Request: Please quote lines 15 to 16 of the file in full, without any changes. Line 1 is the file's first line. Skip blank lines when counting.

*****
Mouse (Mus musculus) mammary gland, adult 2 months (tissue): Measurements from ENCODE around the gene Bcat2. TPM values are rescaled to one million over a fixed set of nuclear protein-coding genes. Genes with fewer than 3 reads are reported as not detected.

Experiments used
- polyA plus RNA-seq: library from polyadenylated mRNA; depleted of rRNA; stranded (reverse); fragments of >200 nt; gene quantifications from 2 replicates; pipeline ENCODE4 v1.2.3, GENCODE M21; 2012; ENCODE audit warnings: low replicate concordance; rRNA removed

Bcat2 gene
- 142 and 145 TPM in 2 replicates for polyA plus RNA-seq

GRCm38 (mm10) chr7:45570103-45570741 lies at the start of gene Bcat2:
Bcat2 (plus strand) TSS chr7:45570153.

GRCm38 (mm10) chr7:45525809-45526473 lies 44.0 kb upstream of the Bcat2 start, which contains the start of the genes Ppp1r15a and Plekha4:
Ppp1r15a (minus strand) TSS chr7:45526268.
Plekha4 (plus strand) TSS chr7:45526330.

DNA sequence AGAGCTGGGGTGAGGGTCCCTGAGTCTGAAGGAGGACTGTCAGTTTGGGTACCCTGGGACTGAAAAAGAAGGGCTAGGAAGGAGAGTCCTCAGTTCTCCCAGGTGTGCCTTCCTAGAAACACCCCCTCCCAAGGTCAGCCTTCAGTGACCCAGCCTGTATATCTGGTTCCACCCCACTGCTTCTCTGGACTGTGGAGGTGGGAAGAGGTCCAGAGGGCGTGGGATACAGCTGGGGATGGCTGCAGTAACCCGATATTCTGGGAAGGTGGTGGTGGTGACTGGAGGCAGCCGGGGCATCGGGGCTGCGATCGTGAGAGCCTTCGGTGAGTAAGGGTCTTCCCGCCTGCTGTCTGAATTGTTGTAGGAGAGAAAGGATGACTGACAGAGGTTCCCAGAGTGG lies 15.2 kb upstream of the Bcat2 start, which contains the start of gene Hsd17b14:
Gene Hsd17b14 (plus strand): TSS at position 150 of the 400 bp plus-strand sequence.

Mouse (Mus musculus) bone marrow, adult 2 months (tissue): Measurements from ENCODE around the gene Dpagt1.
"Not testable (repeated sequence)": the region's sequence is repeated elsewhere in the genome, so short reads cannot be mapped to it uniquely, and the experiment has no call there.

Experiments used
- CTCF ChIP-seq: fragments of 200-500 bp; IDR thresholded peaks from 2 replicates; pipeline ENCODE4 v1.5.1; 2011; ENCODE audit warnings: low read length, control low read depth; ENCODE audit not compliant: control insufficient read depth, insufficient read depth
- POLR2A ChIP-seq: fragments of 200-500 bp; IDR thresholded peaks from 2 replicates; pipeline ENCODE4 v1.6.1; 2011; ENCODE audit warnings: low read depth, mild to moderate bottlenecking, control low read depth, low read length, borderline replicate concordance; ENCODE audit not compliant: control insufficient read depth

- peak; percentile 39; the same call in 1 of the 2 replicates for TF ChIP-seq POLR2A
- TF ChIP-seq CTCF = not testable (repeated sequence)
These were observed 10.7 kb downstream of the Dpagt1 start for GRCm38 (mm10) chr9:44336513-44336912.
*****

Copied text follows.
Experiments used
- CTCF ChIP-seq: fragments of 200-500 bp; IDR thresholded peaks from 2 replicates; pipeline ENCODE4 v1.5.1; 2011; ENCODE audit warnings: low read length, control low read depth; ENCODE audit not compliant: control insufficient read depth, insufficient read depth